first_img… in briefOn 18 Apr 2001 in Personnel Today Comments are closed. This week’s news in briefToo busy for time offNearly half of Britishworkers say they are too busy to take full holiday entitlement, according toresearch by holiday agency Travel Choice. Almost one-fifth of employees do nottake all of their holiday and overwork is the reason for the trend.  www.travelchoice.comFamily-friendly ArmyIn a bid to combatrecruitment shortages, the Army is discussing proposals to stop regimentsmoving to different army bases so frequently. Defence secretary Geoff Hoon isconsidering plans to restrict the movement of soldiers to a minimum of onceevery five years, allowing families to establish homes and provide continuityat school for children. www.mod.ukPensions rumpusStakeholder pensionshave been branded discriminatory, by the Retirement Income Reform Campaign. Itclaims that women could receive almost £1,000 a year less than men because theylive longer. Stakeholder pensions were introduced earlier this month.Other side of the coinFinancial servicesfirms have seen the biggest fall in business confidence for more than twoyears, despite rising business volumes. Joint research by the CBI andPricewaterhouseCoopers shows that 35 per cent of respondents claimed they wereless optimistic than three months ago. changesMeasures to strengthenthe employment tribunal system and reduce the number of spurious claims whichwere due to come into force today, 18 April, have been delayed until mid-July.A spokesman for the DTI said that tribunal users need more time to understandthe changes. Previous Article Next Article Related posts:No related photos.last_img read more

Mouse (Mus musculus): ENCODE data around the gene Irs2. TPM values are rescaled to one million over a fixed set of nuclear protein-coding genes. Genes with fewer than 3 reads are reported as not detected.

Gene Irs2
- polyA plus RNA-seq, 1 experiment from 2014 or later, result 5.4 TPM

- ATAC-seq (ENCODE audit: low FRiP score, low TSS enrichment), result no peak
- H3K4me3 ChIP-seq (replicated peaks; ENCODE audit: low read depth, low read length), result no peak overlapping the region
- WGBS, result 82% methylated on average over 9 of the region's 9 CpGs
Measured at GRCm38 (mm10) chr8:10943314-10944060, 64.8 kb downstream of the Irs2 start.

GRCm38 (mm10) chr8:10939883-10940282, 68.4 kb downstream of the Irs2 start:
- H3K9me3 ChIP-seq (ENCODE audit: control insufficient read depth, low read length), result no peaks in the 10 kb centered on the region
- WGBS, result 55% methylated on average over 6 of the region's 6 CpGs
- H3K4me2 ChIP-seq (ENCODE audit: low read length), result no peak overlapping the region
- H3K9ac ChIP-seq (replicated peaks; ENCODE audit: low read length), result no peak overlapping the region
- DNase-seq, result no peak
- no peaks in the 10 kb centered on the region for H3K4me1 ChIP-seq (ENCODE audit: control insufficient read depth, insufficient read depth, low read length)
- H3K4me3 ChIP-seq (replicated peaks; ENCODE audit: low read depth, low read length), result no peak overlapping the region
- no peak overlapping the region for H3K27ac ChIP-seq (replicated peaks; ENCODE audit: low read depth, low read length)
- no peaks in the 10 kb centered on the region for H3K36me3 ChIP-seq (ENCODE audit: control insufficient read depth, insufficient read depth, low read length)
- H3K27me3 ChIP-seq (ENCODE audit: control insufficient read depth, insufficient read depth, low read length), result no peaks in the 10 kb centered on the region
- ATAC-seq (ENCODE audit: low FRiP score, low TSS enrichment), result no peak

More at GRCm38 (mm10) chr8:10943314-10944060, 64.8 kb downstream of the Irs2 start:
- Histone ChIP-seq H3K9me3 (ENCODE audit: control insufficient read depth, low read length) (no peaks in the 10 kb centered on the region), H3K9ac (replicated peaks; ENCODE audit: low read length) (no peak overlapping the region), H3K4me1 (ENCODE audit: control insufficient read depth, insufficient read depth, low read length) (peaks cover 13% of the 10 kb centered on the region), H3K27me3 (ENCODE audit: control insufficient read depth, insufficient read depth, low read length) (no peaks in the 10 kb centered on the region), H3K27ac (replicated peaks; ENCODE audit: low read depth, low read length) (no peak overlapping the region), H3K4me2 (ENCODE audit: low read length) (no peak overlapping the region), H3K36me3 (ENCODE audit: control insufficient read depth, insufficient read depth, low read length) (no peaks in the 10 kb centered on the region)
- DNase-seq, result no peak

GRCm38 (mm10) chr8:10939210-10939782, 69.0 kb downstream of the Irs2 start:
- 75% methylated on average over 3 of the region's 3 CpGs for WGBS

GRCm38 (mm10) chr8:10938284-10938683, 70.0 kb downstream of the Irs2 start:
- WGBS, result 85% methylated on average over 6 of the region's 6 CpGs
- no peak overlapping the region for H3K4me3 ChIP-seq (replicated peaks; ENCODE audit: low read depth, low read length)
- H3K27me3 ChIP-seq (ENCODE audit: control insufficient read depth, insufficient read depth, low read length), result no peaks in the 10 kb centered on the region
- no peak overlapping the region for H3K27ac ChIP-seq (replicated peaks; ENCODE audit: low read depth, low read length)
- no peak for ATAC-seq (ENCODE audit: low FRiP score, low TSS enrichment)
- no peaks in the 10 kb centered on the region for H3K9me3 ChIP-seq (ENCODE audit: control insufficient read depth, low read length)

first_img Previous Article Next Article The number of black and Asian recruits joining the Army is risingdramatically due to a raft of initiatives to encourage young people from ethnicminorities to sign up. Colonel Wayne Harber, deputy head of army recruitment, said the number ofnon-white recruits rose from 3.5 per cent to 6 per cent between April andAugust this year. He said he was pleased with the figures, which are above the Army’s targetof 5 per cent, but stressed it is important not be complacent. He said,”This is the result of five years of organisational change. It is theresult of a lot of time, money and resources trying to change the organisation.It will take at least another five years to consider ourselves anywhere nearwhere we want to be,” he said. Harber said a policy of zero-tolerance towards racial discrimination in theArmy was introduced in October 1997 to try to create a workplace free from biasand harassment. To achieve this, a number of initiatives were introduced including aconfidential helpline, an equal opportunities investigation team and access forsoldiers to employment tribunals. Harber said the Army had taken note of research carried out among black andAsian youths which advised it to be aware it had a problem with racism, to tellethnic minorities what was being done to stamp it out and to show commitment torecruiting black and Asian people. An Ethnic Minority Recruitment Team was introduced, made up of non-whitesoldiers, to tell prospective black and Asian recruits about their experiencesin the Army. The Army has also run a number of adverts to try to challenge people’s ideasand perceptions about race and the Army. The Focus Consultancy, which specialises in recruitment, has also been hiredby the Army to go into communities and tell young ethnic minority people aboutcareer opportunities it can offer. It sounds like a job from hell. The first civilian head of HR stepped intothe breach at the Royal Ulster Constabulary in the same week that the world’smedia were dominated by pictures of children caught up in violent protests overa route to school. While Joe Stewart is unlikely to find himself the target of a pipe bomb, hecould be in the firing line in other ways. The huge task of reforming the RUCinto an organisation with support from both sides of Ulster’s sectarian divideis predominantly an HR challenge. Successful reform will depend on makingdrastic changes to recruitment, training and work culture in an organisationwhere currently less than 10 per cent of officers are Catholics. A lot of HR chiefs talk about overhauling corporate culture as if it were amatter of life and death, but in Stewart’s case this is no exaggeration.Stewart acknowledges himself that changes to work culture at the RUC are vitalto the success of the peace process. His planned comprehensive review of HRwill have a direct impact on the safety of officers and their ability toprotect both sides of the community. If ever there was a demonstration of thecrucial role of HR this is it. It won’t be easy. He will have to bring down absence rates from the current10 per cent. He will have to restructure the force during a period when the RUCwill be losing up to 90 officers a month. And the difficulties are compoundedby the fact that every move the RUC makes is done in the full glare of themedia. But Stewart and his colleagues will have the satisfaction of knowing they arehelping to make history. Stewart has an opportunity to show what HR is allabout and everyone in the profession will want to wish him success. By Ben Willmott Army boosts ethnic recruit figures with five-year planOn 11 Sep 2001 in Personnel Today Comments are closed. Related posts:No related photos.last_img read more